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Source: The post is based on the article “Only 31% women own mobile phones, says Oxfam report on India digital divide” published in Hindustan Times on 7th December 2022
What is the News?
Oxfam has released a report titled ‘India Inequality Report 2022: Digital Divide’. The report highlights the extent of the digital divide in India and its impact on essential services such as education, health and financial inclusion.
What is Digital Divide?
Digital divide refers to the gap between individuals, households, businesses and geographic areas at different socio-economic levels with regard to both their opportunities to access information and communication technologies(ICTs) and to their use of the internet for a wide variety of activities.
What are the key findings of the report?
61% of men-owned mobile phones in 2021 compared to just 31% of women.
Only 31% of the rural population uses the Internet compared to 67% of their urban counterparts.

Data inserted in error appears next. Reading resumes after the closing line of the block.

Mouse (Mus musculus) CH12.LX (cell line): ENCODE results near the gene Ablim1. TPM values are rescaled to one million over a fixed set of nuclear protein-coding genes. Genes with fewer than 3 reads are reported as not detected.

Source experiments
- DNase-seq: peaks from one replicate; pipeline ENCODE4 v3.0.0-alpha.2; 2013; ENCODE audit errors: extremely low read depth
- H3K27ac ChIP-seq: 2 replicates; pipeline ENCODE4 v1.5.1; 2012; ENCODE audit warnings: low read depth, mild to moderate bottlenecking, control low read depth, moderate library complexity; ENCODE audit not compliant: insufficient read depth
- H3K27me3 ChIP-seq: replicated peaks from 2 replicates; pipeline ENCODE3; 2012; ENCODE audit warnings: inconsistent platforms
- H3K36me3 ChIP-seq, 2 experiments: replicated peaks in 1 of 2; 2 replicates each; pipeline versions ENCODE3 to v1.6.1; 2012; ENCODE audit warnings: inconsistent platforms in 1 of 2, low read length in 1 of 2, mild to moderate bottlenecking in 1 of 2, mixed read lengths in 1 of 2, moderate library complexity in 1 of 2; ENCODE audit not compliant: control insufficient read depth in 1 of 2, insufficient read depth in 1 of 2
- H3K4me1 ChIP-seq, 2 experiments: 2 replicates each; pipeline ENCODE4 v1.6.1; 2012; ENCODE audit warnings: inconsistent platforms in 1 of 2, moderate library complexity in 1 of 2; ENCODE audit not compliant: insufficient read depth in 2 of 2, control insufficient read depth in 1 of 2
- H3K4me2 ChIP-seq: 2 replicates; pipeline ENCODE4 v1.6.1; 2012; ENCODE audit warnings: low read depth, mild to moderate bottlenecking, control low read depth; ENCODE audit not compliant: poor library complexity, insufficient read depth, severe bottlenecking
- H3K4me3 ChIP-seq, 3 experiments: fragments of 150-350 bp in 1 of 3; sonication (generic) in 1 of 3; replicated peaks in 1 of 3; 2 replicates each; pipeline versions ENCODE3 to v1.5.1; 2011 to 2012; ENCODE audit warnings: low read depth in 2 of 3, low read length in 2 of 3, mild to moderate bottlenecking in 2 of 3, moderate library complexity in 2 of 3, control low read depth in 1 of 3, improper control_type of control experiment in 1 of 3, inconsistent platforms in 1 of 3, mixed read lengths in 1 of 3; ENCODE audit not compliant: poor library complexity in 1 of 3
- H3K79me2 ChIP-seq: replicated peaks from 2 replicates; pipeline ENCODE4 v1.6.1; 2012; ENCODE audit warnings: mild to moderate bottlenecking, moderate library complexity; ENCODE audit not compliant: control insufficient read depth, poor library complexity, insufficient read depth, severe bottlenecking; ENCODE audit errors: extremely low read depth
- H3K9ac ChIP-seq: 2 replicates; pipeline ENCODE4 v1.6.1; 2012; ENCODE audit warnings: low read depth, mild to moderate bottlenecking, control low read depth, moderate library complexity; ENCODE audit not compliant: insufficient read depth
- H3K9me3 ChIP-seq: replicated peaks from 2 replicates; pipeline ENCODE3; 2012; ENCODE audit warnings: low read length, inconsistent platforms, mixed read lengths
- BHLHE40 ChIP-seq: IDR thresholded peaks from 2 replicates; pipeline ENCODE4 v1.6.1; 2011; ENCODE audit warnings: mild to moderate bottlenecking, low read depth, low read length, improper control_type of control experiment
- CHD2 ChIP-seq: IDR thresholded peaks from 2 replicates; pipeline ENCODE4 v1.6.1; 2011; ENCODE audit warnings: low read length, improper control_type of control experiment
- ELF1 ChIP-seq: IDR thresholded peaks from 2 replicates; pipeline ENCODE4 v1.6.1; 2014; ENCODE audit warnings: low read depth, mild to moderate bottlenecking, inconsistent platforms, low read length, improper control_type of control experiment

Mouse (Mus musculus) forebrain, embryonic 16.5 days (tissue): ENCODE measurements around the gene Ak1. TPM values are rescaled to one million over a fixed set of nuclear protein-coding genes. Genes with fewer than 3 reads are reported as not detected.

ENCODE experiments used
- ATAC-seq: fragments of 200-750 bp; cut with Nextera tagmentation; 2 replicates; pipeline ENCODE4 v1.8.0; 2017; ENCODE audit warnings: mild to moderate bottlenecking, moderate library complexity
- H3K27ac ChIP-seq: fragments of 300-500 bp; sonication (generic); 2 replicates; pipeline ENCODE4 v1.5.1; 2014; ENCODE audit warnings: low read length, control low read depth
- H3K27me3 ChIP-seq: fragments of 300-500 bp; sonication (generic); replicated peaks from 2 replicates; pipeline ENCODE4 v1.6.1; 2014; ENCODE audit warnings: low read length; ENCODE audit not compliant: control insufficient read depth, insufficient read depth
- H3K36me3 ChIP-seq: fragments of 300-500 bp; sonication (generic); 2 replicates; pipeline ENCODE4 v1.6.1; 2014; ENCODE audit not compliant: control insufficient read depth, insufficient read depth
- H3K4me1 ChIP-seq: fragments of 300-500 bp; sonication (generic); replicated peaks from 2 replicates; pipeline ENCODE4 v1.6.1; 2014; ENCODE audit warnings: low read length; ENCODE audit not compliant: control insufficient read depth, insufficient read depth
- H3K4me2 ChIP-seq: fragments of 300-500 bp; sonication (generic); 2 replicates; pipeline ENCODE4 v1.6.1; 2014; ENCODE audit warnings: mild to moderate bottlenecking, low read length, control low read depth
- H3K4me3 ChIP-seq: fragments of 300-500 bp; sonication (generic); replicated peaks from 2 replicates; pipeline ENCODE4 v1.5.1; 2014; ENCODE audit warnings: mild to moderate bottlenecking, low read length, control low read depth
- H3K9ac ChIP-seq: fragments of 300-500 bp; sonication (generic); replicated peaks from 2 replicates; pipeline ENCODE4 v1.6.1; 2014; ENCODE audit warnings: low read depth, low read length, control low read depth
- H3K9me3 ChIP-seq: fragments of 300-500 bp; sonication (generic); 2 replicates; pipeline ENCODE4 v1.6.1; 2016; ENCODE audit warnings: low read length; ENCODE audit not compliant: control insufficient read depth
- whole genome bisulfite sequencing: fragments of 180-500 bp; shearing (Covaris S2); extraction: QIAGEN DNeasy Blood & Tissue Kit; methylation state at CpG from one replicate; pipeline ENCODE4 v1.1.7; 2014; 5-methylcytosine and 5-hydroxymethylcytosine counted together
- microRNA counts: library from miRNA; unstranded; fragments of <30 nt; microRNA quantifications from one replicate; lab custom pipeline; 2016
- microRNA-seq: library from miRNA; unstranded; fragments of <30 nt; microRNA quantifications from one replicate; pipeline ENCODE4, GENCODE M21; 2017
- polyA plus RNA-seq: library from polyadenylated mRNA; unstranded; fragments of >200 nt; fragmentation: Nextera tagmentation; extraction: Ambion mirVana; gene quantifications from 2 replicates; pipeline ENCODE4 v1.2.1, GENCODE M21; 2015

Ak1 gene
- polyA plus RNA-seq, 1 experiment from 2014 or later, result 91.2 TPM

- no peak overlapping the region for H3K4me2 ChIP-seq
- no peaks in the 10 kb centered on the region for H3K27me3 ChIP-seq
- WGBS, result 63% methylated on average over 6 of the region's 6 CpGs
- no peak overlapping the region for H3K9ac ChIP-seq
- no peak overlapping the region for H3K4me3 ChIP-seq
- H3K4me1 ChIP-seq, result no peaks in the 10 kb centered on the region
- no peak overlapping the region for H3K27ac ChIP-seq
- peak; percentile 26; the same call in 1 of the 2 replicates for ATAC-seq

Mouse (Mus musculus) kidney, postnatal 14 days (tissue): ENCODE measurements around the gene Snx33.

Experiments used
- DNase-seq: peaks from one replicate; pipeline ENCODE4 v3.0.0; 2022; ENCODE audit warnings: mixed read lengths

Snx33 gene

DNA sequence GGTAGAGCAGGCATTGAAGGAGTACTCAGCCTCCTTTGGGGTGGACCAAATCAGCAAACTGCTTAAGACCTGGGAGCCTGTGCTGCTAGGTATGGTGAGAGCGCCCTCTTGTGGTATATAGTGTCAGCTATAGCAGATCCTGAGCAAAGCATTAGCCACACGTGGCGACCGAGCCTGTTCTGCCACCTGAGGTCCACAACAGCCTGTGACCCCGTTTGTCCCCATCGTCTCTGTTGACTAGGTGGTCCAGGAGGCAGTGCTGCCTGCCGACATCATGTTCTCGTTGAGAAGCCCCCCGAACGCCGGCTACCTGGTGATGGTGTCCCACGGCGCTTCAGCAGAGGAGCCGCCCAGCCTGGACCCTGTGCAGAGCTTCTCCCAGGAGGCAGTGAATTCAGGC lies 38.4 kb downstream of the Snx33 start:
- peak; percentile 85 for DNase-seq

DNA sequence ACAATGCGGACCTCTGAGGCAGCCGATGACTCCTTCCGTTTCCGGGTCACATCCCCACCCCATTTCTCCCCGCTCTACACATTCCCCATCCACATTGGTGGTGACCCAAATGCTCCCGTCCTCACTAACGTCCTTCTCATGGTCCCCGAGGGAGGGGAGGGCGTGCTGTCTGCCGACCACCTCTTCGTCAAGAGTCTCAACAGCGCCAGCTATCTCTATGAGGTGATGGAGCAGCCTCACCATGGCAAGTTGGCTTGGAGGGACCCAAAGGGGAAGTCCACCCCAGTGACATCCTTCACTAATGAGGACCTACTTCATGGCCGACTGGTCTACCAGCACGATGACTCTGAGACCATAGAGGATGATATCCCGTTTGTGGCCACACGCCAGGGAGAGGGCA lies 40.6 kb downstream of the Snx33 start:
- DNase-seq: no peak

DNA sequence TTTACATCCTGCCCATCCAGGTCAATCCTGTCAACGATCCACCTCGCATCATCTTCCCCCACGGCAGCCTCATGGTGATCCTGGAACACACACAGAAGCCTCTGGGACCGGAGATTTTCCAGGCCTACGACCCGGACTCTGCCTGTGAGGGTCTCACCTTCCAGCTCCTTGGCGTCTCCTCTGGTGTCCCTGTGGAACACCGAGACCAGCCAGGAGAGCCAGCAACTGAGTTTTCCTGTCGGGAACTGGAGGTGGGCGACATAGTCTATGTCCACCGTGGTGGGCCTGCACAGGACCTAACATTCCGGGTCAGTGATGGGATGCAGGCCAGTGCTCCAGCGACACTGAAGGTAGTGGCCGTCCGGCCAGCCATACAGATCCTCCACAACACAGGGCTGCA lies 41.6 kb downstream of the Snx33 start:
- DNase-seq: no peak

The reach of digital technologies remains largely limited to male, urban, upper-caste, and upper-class individuals. While 8% of the general caste have access to a computer or a laptop, less than 1% of the Scheduled Tribes (ST) and 2% of the Scheduled Castes(SC) afford it.
The use of computer devices has decreased in rural areas. While 3% of the rural population used to own a computer before the pandemic, the number slipped to just 1% post-Covid.
The employment status of Indians also proved to be linked to access to digital services as 95% of the permanent salaried workers have phones, as compared to only 50% of the unemployed.
The digital push driven by the pandemic resulted in India experiencing the largest number of real-time digital transactions in 2021 at 48.6 billion. However, the likelihood of a digital payment by the richest 60% is four times more than the poorest 40% in India.
Among states, Maharashtra has the highest internet penetration, followed by Goa and Kerala, while Bihar has the lowest, followed by Chhattisgarh and Jharkhand.
What are the recommendations given by the report to bridge the digital divide?
a) Improve internet availability in rural and hard-to-reach areas through community networks and public Wi-Fi/ internet access points, b) Improve affordability by investing in digital infrastructure, bringing a strong regulatory framework and lowering taxes on computers and phones, c) Conduct digital literacy camps, especially in rural India, and digitize panchayats and schools, and d) Grievance redressal mechanism to handle EdTech and Healthtech related complaints.